Today marks the 300th birthday of Johann Sebastian’s fifth child, the amazing Carl Philipp Emanuel. Born during papa’s Weimar period to his beloved first wife, Maria Barbara (who died six years later), C.P.E. occupies a fascinating position as a “transitional” figure. In other words, his creative work can’t be conveniently pigeonholed into the neat categories music historians use to wedge everything into a straightforward narrative.
Carl Philipp Emanuel is in the spotlight all year long, with all sorts of programs devoted to exploring his legacy. Last week, for instance, the Friends of the Berlin Philharmonic presented a special program featuring “an autobiographical monologue with music.” The actor Burghart Klaußner played the role of the composer to a script drawn from his letters and similar documents.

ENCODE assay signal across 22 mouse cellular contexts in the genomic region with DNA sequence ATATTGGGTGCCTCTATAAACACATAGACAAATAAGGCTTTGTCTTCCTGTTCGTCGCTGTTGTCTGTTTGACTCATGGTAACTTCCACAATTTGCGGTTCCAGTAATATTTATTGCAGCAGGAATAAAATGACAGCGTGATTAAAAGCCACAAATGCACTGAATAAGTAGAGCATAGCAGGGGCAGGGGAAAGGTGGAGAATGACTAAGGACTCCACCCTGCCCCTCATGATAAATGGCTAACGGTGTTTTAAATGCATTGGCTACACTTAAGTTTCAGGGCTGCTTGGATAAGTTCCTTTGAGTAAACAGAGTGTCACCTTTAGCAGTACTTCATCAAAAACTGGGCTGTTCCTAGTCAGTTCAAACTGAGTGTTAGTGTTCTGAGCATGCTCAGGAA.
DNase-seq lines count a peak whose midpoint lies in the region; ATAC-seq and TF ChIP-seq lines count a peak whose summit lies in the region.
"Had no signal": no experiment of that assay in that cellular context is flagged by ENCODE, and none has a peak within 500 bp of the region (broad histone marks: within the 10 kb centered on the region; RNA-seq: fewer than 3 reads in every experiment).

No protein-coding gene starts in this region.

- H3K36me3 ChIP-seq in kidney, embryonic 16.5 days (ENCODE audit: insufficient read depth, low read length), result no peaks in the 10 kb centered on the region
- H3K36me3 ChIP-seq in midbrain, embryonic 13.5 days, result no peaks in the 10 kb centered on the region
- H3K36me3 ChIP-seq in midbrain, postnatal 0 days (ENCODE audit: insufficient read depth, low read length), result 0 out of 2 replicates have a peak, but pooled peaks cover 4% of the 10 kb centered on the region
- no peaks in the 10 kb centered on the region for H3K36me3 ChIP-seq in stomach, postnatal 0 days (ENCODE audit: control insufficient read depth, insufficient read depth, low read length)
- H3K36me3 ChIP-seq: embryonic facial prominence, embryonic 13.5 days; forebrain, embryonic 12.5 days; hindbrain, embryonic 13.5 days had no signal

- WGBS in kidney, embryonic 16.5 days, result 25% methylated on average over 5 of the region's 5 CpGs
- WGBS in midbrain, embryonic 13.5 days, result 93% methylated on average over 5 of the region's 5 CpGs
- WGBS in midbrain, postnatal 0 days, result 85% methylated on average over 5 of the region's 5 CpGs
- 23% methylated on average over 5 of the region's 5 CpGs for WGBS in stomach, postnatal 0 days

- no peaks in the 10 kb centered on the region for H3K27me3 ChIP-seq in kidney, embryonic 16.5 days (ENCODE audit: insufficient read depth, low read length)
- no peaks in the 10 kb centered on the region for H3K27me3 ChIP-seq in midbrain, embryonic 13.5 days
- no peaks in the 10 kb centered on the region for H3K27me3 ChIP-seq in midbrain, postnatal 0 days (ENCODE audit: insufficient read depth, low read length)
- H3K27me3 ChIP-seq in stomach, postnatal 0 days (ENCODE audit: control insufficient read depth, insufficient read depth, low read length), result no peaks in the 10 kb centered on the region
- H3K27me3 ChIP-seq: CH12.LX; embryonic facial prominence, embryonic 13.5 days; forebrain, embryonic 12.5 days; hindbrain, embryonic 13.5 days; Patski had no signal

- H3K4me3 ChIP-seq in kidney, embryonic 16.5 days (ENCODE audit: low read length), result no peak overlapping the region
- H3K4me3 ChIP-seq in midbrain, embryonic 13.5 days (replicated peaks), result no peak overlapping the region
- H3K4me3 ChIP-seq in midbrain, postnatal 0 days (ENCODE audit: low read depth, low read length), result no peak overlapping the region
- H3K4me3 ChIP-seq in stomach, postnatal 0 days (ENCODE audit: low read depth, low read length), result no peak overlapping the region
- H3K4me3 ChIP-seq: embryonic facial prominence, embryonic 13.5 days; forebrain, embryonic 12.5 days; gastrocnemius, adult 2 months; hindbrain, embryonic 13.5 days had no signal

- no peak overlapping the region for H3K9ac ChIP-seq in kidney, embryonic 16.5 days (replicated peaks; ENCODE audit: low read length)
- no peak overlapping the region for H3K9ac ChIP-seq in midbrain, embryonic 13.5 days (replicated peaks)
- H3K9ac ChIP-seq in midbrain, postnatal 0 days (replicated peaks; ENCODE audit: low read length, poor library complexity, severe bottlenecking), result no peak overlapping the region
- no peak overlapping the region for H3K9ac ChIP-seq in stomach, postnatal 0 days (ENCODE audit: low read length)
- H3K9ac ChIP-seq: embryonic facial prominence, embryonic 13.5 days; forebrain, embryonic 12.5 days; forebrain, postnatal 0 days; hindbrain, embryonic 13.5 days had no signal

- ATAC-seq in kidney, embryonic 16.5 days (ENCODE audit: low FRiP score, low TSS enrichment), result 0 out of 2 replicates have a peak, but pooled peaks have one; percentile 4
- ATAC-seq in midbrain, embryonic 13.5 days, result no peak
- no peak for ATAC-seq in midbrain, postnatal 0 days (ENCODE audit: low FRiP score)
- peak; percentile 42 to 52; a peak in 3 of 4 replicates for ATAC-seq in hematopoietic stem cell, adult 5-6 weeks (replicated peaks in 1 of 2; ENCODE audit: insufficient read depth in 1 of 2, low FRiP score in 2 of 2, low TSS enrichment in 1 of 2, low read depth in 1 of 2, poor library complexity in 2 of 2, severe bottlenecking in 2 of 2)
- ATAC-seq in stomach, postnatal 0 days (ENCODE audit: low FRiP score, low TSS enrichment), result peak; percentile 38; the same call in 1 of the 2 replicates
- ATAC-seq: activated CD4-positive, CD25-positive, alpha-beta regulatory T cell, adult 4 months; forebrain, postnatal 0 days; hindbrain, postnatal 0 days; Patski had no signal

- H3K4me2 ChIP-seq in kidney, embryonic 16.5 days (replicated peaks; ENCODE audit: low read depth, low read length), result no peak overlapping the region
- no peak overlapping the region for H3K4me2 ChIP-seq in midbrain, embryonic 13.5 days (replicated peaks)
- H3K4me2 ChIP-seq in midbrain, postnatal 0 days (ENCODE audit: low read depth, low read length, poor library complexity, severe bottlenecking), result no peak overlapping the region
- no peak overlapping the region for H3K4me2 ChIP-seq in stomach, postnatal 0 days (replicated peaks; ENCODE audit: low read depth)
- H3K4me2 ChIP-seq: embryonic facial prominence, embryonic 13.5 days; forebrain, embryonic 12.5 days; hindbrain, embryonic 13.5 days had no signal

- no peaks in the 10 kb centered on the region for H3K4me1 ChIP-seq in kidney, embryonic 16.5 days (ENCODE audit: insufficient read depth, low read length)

A great place to start exploring is the C.P.E.Bach — 300th Anniversary website. It includes a neatly illustrated biographical breakdown, an overview of life in the 18th century, a comprehensive catalogue of his prolific output, some audio samples, and more.
In a section on the reception of Carl Philipp Emanuel, the composer’s contemporary Christian Friedrich Daniel Schubart describes how he was considered a true original:
“Bach in Hamburg leads the clavierists as Klopstock leads the poets. He is epoch-making […]. Both his composition and his playing are inimitable.” A characteristic of Bach that still applies today. Countless composers of the late 18th century were imitating Haydn and Mozart, but no-one tried to imitate Bach. They would not have succeeded – his melody is expressive but seldom cantabile. The “Hamburg Bach” was denied having street boys whistle his tunes as they did Mozart’s. In any case, Bach considered himself the creator of demanding music and had little interest in serving the populace.